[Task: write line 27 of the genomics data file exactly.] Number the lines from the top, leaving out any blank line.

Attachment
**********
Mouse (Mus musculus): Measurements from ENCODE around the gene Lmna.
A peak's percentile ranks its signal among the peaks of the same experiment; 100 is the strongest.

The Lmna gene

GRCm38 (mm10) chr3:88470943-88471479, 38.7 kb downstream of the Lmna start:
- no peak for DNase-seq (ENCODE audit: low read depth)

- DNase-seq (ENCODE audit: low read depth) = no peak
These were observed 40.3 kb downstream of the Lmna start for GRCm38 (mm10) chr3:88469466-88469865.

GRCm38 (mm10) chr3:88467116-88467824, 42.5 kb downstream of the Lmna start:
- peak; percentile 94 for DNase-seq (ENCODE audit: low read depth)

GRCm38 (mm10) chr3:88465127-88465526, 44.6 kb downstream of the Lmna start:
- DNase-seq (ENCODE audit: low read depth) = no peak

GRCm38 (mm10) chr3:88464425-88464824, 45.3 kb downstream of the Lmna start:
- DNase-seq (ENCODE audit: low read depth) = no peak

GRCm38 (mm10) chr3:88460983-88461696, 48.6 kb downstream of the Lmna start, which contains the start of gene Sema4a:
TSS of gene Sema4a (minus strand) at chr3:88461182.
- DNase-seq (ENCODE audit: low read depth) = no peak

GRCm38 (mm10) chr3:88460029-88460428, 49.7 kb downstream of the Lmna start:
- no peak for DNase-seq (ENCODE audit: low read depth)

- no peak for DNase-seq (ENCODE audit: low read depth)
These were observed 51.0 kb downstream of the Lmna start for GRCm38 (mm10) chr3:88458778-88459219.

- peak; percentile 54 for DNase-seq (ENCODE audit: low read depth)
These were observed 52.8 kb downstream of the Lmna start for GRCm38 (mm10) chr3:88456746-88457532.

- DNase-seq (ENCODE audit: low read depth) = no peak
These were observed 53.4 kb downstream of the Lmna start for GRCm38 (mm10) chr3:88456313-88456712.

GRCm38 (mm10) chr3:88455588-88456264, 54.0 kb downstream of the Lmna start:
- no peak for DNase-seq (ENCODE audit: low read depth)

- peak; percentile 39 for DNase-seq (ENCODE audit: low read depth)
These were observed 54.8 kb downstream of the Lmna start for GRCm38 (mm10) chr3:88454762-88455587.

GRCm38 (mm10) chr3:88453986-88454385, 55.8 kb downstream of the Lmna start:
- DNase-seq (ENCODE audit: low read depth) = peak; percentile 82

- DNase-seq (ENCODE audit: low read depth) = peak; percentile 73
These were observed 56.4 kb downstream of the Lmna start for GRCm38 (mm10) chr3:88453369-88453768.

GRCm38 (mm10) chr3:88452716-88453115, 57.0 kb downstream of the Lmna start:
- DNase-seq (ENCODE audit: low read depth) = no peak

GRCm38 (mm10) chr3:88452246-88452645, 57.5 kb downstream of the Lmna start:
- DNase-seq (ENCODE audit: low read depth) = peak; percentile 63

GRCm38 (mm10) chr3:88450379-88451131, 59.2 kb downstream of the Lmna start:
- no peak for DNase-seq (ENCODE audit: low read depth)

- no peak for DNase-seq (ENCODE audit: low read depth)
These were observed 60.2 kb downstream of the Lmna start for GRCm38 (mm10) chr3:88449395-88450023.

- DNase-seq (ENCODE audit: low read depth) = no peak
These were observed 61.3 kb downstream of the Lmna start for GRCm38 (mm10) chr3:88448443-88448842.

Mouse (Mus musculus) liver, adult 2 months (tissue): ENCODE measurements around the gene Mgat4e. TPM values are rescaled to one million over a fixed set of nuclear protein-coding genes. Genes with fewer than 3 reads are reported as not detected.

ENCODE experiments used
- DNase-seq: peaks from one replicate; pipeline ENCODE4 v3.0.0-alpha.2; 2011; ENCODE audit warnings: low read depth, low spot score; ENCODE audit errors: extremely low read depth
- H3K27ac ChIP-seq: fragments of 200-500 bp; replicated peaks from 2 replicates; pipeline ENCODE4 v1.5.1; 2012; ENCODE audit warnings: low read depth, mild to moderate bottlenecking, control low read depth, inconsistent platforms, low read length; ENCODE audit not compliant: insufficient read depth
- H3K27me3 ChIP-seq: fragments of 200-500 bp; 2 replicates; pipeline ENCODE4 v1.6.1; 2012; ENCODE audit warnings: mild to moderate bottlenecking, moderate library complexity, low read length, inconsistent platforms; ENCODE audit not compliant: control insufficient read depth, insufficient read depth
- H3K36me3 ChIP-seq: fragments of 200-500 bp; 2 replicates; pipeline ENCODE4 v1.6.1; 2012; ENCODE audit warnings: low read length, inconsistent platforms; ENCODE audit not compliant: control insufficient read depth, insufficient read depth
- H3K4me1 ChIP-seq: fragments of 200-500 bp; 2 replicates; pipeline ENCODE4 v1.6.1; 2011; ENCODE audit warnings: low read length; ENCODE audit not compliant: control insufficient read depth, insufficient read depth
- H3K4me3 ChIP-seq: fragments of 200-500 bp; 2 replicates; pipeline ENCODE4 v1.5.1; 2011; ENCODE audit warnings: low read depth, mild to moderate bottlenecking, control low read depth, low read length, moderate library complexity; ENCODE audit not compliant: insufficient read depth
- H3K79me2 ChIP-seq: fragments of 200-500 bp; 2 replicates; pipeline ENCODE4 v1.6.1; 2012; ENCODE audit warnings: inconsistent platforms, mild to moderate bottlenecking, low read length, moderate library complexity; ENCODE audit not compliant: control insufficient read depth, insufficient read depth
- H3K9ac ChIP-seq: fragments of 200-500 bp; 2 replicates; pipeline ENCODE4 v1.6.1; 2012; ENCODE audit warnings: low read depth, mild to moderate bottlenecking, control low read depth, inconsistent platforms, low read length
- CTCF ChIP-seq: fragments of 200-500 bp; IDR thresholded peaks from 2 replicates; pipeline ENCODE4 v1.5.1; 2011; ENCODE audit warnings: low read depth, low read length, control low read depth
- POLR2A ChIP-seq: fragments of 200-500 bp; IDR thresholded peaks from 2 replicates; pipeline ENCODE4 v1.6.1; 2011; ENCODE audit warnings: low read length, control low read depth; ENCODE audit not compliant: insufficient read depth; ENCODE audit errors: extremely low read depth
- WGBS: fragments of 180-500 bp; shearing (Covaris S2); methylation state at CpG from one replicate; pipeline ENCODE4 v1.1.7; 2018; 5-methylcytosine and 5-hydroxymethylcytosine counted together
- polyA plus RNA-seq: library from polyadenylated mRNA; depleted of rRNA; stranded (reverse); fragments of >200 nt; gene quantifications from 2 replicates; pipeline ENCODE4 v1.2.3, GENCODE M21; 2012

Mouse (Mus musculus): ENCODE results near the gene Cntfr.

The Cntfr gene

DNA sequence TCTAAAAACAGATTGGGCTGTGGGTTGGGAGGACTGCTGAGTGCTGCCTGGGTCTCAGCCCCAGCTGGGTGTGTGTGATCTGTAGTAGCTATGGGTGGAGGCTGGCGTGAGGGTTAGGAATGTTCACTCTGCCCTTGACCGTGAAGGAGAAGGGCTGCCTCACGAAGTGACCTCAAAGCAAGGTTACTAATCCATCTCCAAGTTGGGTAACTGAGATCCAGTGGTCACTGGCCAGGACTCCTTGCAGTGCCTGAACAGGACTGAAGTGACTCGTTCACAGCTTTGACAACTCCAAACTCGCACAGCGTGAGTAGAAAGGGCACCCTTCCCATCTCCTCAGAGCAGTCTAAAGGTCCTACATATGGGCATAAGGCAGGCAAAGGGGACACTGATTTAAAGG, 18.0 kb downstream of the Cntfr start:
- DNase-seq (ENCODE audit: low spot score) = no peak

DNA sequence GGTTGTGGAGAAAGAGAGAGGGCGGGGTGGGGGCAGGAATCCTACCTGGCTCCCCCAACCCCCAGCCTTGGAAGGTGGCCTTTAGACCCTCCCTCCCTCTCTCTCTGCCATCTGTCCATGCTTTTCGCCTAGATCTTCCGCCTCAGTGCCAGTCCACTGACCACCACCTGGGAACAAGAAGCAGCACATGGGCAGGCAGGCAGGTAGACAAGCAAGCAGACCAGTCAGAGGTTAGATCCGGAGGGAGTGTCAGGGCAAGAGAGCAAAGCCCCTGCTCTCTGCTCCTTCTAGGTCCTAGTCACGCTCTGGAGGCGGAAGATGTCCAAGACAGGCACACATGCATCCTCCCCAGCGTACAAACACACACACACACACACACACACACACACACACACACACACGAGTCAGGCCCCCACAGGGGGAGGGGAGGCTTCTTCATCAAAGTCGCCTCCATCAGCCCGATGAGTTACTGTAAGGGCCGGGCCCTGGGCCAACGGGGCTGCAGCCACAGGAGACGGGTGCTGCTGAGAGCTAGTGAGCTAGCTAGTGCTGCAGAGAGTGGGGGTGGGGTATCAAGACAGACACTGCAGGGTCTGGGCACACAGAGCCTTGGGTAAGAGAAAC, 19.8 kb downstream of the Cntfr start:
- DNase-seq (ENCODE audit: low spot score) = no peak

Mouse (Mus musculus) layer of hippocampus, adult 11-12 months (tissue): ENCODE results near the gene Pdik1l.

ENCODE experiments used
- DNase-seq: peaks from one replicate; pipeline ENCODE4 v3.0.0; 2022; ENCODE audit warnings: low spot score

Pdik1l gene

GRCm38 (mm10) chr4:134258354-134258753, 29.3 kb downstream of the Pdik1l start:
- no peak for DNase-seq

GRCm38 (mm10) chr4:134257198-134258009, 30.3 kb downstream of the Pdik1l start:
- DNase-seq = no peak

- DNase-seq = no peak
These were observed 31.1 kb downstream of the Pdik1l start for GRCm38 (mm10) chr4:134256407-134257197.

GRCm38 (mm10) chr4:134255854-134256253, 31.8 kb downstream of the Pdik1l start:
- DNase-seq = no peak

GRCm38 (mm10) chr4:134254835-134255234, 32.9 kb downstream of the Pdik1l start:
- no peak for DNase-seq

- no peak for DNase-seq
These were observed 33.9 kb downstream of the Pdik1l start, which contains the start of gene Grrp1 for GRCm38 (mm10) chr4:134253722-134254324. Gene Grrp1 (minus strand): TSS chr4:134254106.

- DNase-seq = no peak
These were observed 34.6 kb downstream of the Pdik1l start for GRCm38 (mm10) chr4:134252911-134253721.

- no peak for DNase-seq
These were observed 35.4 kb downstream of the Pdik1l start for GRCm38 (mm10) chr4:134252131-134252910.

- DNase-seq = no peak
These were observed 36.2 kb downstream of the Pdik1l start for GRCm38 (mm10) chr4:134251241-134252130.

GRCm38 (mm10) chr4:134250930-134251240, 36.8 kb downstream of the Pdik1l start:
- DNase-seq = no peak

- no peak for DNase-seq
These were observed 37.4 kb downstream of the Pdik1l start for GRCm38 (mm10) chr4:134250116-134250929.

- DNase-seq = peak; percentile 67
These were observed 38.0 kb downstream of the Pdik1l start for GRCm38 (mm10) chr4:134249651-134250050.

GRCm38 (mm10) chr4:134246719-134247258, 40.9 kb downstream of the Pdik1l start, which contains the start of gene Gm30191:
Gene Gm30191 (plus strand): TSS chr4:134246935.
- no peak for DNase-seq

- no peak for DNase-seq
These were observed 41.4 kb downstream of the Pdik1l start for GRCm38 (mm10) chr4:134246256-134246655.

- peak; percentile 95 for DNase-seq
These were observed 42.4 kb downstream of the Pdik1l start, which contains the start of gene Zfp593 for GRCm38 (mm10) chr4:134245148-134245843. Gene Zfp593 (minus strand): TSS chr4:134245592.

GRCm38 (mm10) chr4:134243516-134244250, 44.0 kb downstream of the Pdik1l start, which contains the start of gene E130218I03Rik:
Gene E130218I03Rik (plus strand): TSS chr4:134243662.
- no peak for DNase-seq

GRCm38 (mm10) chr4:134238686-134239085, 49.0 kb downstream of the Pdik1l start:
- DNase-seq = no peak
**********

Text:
- peak; percentile 39 for DNase-seq (ENCODE audit: low read depth)